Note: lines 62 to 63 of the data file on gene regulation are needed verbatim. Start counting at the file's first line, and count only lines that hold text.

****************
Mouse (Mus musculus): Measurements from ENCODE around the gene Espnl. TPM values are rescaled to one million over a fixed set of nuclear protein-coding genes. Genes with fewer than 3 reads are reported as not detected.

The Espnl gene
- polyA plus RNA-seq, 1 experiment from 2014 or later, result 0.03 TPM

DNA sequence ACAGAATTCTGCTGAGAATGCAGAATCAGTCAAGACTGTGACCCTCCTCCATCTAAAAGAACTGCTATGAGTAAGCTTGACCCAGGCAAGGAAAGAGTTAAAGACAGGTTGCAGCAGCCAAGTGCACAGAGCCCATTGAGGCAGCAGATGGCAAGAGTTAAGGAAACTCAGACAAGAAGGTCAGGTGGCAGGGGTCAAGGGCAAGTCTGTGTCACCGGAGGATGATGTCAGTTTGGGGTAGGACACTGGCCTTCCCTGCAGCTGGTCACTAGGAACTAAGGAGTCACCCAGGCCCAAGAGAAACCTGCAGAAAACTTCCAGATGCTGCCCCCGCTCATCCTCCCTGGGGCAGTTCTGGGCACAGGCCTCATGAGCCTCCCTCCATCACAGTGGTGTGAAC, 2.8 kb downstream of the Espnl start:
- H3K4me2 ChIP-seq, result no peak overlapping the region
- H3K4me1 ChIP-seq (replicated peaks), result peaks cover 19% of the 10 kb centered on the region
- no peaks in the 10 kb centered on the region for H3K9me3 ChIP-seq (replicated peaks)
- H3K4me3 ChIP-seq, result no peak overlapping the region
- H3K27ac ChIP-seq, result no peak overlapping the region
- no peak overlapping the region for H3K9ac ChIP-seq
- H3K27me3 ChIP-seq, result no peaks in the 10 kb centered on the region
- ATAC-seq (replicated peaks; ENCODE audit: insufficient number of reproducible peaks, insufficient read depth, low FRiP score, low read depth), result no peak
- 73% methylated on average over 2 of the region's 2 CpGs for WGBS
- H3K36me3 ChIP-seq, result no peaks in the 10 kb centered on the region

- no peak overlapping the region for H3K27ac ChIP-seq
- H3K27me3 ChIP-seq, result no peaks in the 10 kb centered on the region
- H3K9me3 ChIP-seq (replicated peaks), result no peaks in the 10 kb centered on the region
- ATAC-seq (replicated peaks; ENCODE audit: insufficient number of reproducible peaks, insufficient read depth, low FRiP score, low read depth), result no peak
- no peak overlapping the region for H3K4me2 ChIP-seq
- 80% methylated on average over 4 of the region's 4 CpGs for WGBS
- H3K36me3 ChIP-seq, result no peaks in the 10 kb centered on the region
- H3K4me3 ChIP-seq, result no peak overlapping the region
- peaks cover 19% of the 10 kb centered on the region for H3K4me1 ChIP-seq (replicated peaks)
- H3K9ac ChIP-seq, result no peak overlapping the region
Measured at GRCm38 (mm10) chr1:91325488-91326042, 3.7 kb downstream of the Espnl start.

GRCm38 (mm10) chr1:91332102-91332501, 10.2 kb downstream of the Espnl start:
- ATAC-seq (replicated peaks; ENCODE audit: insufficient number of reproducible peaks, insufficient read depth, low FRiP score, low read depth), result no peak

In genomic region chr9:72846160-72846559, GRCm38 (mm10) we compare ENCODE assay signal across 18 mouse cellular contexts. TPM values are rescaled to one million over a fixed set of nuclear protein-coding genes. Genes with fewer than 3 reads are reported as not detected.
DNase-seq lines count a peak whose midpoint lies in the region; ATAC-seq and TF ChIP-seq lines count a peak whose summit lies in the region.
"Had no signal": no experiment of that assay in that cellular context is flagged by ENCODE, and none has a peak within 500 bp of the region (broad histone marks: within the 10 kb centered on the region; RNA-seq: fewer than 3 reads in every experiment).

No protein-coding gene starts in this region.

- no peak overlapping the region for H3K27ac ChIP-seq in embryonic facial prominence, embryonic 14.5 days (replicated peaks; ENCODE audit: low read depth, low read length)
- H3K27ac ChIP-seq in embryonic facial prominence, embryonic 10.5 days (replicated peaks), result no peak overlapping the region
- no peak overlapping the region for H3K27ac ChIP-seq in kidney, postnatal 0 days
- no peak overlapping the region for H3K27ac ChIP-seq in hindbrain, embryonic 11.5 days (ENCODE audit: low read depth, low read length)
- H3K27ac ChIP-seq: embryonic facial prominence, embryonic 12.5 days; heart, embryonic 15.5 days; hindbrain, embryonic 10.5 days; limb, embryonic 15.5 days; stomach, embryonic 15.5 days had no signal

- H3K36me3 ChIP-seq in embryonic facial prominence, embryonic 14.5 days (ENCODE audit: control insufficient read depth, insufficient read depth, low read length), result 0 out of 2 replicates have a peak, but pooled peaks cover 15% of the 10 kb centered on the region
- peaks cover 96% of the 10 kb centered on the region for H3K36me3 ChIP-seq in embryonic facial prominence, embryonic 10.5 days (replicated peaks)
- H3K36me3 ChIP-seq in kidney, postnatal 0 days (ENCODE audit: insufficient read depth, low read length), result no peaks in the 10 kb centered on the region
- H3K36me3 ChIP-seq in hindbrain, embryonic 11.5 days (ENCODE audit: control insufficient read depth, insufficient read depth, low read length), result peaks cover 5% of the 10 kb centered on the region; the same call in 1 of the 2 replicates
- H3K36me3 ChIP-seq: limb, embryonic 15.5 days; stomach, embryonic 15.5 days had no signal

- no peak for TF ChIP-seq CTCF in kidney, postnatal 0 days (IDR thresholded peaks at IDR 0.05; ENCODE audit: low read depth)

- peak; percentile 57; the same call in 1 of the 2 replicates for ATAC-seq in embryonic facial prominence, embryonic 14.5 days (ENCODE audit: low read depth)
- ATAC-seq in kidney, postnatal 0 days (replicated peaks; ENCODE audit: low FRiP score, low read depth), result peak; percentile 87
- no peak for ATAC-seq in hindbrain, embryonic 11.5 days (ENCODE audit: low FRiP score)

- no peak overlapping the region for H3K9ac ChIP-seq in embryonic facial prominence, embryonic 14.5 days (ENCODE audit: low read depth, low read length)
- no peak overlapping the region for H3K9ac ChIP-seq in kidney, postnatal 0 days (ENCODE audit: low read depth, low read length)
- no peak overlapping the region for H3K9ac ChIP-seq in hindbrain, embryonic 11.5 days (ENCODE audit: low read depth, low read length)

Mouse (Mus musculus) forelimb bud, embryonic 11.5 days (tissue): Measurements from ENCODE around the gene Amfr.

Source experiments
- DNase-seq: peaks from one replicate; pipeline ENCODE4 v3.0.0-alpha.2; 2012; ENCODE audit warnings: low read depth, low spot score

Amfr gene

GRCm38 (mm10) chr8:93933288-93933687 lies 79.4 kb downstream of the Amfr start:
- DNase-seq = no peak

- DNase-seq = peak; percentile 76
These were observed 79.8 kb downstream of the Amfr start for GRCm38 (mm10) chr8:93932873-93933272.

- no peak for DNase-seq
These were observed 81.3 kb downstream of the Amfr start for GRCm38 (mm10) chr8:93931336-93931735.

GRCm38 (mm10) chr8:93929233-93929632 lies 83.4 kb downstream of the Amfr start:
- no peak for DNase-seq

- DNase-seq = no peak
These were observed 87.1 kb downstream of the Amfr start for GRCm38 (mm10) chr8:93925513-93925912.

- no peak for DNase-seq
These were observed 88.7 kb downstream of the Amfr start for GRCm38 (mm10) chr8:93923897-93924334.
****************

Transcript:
These were observed 87.1 kb downstream of the Amfr start for GRCm38 (mm10) chr8:93925513-93925912.

- no peak for DNase-seq